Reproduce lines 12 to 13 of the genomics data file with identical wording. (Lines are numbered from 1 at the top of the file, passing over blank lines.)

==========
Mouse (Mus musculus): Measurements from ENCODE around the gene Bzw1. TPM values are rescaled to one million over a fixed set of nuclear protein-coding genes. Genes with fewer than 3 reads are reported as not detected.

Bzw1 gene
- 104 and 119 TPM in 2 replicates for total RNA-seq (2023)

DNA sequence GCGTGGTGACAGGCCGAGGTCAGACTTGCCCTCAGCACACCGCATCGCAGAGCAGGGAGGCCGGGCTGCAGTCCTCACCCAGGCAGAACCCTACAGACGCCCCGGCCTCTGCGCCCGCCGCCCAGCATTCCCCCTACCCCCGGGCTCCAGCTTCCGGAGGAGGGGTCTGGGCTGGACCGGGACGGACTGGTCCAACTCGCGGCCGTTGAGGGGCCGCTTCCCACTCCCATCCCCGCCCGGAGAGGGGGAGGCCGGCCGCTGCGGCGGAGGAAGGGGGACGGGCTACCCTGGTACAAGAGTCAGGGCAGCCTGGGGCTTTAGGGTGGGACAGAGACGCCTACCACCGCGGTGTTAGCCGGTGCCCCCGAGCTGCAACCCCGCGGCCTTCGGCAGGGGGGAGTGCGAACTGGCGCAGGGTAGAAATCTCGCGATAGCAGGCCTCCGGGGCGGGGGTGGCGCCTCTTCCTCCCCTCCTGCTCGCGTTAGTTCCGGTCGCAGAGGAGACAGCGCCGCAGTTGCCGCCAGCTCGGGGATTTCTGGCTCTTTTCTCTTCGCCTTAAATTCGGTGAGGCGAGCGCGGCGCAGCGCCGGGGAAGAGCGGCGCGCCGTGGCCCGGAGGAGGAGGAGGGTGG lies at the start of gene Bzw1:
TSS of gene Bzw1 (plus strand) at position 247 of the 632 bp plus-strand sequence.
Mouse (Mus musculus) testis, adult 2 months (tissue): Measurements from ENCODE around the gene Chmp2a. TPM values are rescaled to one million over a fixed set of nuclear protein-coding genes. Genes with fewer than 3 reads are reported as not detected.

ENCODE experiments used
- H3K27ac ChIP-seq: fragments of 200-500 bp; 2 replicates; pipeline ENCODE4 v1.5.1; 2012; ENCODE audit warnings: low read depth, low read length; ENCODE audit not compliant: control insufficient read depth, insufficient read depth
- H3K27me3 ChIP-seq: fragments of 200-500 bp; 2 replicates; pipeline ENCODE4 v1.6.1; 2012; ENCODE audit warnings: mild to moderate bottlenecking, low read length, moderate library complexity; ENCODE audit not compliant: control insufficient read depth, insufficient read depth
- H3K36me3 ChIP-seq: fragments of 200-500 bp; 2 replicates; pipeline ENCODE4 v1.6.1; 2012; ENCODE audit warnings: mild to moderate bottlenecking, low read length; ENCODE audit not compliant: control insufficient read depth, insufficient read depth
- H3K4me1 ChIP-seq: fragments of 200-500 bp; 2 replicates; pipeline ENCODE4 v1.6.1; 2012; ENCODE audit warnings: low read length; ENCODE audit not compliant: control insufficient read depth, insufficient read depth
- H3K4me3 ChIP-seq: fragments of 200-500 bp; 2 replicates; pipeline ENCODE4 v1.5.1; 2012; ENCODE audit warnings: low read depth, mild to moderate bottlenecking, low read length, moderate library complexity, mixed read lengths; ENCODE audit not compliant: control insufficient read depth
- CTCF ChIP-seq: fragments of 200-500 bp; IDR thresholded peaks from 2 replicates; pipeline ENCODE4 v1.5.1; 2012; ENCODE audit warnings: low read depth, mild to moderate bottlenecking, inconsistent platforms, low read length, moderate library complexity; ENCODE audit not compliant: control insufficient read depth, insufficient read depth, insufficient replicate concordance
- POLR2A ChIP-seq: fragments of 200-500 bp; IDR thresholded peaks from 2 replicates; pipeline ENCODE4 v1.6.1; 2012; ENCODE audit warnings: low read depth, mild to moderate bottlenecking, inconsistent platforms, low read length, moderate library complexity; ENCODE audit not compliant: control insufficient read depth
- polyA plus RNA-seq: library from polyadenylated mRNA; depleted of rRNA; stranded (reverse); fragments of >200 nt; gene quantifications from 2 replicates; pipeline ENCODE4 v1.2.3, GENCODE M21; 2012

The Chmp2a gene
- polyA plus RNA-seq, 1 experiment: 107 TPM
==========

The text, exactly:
- H3K4me3 ChIP-seq: fragments of 200-500 bp; 2 replicates; pipeline ENCODE4 v1.5.1; 2012; ENCODE audit warnings: low read depth, mild to moderate bottlenecking, low read length, moderate library complexity, mixed read lengths; ENCODE audit not compliant: control insufficient read depth
- CTCF ChIP-seq: fragments of 200-500 bp; IDR thresholded peaks from 2 replicates; pipeline ENCODE4 v1.5.1; 2012; ENCODE audit warnings: low read depth, mild to moderate bottlenecking, inconsistent platforms, low read length, moderate library complexity; ENCODE audit not compliant: control insufficient read depth, insufficient read depth, insufficient replicate concordance